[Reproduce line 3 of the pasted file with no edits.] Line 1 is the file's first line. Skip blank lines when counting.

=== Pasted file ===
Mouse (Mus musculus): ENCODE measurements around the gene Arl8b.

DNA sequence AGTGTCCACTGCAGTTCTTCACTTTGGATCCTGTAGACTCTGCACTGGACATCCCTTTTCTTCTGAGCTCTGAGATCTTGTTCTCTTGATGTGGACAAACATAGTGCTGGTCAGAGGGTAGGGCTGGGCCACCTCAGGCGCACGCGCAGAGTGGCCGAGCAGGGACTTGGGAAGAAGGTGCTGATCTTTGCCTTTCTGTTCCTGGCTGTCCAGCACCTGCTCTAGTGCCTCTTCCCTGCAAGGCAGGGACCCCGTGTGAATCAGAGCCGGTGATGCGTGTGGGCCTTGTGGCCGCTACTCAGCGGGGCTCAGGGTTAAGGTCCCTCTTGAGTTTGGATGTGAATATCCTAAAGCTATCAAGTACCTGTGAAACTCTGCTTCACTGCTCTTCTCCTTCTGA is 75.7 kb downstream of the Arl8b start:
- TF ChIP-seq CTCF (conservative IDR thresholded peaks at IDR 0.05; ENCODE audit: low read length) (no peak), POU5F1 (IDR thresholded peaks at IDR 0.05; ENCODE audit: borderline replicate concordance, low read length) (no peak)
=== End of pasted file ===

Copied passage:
- TF ChIP-seq CTCF (conservative IDR thresholded peaks at IDR 0.05; ENCODE audit: low read length) (no peak), POU5F1 (IDR thresholded peaks at IDR 0.05; ENCODE audit: borderline replicate concordance, low read length) (no peak)